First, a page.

|Human Services 1203 – 001||Tuesday/Thursday|
|Group Dynamics||9:30 a.m. – 10:45 a.m.|
|Fall, 2017||Room B-313|
|Jean Batson-Turner||M/W: 9:00 a.m. – 11:00 a.m.|
|Office: B-323||TR: 9:00 a.m. – 9:30 a.m.|
|Phone: 815-224-0268||T: 5:30 p.m. – 6:00 p.m. @ Ottawa Center|
|E-mail: firstname.lastname@example.org||(and by appointment)|
I. Course Description (from college catalog)
This course provides an orientation to group dynamics and group leadership for human service workers. Various kinds of groups, group leadership styles, and basic skills for group leaders will be studied, with special attention given to group intervention strategies for the beginning stage, the middle stage, and the closing stage of a group. Emphasis will focus on helpful skills and strategies for dealing with problem group situations and group work with specific populations.
The purpose of general education at IVCC is to enhance students’ abilities to think and act responsibly as citizens in a changing world. Specific General Education goals that are included in this course are:
1. To apply analytical and problem solving skills to personal, social and professional issues and situations.
2. To communicate successfully, both orally and in writing, to a variety of audiences.
5. To develop interpersonal capacity.
To recognize what it means to act ethically and responsibly as an individual and
as a member of society.
II. Expected Student Outcomes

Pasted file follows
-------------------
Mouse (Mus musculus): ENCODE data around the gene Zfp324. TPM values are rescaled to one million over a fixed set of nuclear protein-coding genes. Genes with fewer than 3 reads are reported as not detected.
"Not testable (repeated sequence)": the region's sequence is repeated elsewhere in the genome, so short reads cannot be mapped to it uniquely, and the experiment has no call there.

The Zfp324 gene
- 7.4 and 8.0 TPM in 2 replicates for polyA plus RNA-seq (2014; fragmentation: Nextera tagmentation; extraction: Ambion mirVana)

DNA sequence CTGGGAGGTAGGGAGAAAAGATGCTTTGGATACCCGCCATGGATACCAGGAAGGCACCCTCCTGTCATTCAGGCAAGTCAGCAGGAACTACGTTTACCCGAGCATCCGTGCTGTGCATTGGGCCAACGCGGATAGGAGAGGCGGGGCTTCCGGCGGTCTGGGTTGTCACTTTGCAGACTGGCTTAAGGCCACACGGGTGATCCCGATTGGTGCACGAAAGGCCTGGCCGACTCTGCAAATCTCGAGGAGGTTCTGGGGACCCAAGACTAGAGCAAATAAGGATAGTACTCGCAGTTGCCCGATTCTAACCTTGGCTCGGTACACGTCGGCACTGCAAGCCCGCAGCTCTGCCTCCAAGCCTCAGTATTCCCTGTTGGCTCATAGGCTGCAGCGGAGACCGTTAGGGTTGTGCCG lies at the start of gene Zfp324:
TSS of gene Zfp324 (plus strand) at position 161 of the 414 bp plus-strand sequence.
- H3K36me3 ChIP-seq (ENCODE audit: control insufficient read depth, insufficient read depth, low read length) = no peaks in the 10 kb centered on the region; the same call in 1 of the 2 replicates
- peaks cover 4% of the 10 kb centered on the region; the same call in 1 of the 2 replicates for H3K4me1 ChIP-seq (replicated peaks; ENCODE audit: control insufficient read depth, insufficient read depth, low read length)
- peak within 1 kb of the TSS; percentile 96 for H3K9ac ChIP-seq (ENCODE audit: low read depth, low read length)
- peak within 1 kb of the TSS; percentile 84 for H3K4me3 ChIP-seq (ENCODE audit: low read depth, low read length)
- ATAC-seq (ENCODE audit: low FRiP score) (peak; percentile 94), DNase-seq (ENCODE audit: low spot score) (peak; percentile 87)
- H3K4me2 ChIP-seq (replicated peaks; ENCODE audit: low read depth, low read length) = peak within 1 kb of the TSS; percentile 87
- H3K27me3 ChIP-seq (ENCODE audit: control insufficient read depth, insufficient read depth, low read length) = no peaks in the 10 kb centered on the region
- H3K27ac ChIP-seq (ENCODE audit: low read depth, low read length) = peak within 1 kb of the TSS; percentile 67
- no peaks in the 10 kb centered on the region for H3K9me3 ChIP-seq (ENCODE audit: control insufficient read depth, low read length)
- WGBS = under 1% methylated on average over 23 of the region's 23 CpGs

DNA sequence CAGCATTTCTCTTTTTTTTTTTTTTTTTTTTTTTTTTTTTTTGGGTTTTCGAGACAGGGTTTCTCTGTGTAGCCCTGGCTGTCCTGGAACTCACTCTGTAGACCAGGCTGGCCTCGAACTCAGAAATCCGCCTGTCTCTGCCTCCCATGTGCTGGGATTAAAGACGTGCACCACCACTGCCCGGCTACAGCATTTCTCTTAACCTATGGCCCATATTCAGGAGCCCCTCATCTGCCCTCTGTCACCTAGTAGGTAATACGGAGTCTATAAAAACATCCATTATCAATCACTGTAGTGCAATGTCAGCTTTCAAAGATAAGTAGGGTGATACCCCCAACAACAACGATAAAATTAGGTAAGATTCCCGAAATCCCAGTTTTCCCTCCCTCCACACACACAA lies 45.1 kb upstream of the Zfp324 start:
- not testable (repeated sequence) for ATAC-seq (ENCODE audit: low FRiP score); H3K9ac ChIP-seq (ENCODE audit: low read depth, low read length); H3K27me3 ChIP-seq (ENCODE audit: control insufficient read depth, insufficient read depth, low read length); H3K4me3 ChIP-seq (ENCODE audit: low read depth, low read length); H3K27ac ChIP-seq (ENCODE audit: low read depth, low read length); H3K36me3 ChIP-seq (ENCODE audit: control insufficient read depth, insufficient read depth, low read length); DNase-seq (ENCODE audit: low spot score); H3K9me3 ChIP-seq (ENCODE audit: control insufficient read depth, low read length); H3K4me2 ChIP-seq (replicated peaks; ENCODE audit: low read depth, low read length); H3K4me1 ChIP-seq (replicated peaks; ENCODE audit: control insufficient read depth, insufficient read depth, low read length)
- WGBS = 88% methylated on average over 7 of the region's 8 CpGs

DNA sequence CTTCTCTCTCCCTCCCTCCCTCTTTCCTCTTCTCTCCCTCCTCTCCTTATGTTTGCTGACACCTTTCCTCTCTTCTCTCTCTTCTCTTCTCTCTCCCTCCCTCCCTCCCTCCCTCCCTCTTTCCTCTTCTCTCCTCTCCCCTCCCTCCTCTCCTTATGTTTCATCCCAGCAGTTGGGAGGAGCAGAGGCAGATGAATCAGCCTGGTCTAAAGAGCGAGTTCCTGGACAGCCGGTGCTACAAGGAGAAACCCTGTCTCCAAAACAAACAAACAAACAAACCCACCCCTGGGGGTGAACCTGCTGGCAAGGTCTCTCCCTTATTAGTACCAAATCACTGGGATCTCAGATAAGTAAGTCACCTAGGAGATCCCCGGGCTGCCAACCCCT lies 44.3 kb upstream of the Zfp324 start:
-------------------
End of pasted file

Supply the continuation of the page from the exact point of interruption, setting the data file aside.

Upon completion of Human Services 1203, the
students will be able to:
1. 1. Comprehend and understand the dynamics of group process.
2. 2. Evaluate the effectiveness of various types of groups and planned group sessions.
3. 3. Demonstrate an understanding of various pre-group planning tasks.
4. 4. Identify various tasks for the beginning stage of the group.
5. 5. Demonstrate and identify basic skills for group leaders.
6. 6. Comprehend the rationale for utilization of group interaction.
7. 7. Identify and understand effective leadership skills and techniques for middle sessions (the working stage) of the group.
8. 8. Evaluate helpful closing skills and techniques for ending group sessions and groups.
9. 9. Apply beginning skills and strategies for dealing with problem situations that arise in groups.
10. 10. Comprehend unique leadership considerations for specific populations.
III. Class Policies and Procedures
Attendance Policy and Class Participation
is expected that students will attend class regularly and arrive on time.
Missed chapter quizzes and in-class exercises cannot be made up.
All students are encouraged to participate in class discussion,
contributing to a diverse analysis and discussion of social problems and human
experiences. There will be a variety of
classroom opportunities for meaningful reflection and exchange of ideas.
The instructor is committed to fostering a safe environment for learning
and skills development, so always feel free to ask questions, offer comments and
suggestions, and share your thoughts. To
achieve the goal of a safe, effective learning environment, emphasis will be
placed on the emulation of IVCC’s core values: responsibility, caring, honesty,
fairness, and respect.
Effective Summer 2011, students will have the ability to initiate a withdrawal from classes. By completing the form in the Records Office or at www.ivcc.edu/withdraw, the student is authorizing IVCC to remove him/her from the course. Entering the student ID number serves as the student’s electronic signature. IVCC has the right to rescind a withdrawal in cases of academic dishonesty or at the instructor’s discretion.